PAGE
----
Chapter

Uses of Critique

Neil Duxbury

in Patterns of American Jurisprudence

Published in print July 1997 | ISBN: 9780198264910
Published online March 2012 | e-ISBN: 9780191682865 | DOI: http://dx.doi.org/10.1093/acprof:oso/9780198264910.003.0007
Uses of Critique

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This chapter argues that critical legal studies in the United States have clear connections with the realist jurisprudential tradition. It addresses as especially interesting the ways in which critical legal studies, like legal realism itself, has been dismissed as a jurisprudence without a conclusion. It ends in the outgrowths from critical legal studies—particularly in feminist jurisprudential literature and in critical race theory—that discover American legal theorists at last moving beyond realist and critical legal thought in ways which do not entail the basic appeal to consensus which is evident in the law and economics and process traditions. The emergence of critical legal studies is presented. In addition, a discussion on the jurisprudence of the 1980s is given. Feminist jurisprudence and critical race theory may be read as a call for an end to the quest for consensus.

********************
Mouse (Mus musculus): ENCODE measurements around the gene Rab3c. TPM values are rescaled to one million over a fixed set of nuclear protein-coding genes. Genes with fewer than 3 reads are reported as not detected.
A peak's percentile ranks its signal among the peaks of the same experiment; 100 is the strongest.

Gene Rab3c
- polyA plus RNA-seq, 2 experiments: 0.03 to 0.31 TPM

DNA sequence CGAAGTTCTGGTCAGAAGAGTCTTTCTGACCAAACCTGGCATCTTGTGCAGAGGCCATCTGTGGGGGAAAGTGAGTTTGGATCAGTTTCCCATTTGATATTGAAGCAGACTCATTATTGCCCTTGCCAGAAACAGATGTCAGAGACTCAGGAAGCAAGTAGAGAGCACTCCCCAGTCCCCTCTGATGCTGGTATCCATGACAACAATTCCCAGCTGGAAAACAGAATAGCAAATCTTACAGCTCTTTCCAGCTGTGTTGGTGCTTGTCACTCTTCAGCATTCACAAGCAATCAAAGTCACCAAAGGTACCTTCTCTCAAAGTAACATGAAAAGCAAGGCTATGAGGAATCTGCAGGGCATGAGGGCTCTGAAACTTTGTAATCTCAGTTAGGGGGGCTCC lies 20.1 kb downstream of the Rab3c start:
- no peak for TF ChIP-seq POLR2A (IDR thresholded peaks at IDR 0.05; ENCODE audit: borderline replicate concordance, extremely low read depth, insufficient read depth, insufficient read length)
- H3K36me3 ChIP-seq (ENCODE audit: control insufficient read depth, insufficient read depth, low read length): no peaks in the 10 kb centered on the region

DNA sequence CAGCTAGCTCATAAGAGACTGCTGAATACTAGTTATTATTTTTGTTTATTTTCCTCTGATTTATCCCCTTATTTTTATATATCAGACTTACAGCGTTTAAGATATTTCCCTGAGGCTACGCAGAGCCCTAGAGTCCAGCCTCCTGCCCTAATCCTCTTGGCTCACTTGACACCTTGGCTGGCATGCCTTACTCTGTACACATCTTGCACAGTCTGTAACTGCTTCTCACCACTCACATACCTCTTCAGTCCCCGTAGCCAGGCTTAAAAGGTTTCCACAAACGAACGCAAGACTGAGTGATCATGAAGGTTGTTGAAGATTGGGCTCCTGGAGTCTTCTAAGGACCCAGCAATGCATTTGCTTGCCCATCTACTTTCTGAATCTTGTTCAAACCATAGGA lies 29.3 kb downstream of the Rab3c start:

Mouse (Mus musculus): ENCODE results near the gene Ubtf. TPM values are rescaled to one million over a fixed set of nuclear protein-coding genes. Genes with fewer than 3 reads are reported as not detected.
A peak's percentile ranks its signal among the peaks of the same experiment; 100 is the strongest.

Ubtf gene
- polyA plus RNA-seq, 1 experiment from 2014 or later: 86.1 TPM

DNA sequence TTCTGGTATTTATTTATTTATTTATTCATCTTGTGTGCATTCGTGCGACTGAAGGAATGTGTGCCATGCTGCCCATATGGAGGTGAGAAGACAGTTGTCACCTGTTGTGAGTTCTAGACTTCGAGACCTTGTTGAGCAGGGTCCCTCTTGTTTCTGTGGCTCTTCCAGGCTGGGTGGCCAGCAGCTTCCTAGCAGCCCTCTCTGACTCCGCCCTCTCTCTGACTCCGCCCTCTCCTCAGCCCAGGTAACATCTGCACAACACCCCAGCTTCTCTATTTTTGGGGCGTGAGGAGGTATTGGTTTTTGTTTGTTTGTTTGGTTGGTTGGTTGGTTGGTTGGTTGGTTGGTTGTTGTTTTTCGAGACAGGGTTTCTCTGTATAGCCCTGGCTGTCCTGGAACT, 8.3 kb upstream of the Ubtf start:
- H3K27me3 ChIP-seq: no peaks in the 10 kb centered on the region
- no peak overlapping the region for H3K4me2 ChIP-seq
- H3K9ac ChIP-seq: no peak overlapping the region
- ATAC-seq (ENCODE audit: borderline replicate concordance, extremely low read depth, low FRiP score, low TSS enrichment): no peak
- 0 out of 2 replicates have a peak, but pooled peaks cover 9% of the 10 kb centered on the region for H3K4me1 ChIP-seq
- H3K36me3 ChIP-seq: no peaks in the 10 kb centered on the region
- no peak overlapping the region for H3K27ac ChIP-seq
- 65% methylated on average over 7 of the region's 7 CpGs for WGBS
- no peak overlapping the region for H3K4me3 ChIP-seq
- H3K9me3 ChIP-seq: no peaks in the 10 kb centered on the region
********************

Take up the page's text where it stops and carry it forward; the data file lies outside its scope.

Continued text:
Keywords: legal studies; American jurisprudence; consensus; economics; feminist jurisprudence; race theory

Chapter.  46551 words. 

Subjects: Jurisprudence and Philosophy of Law

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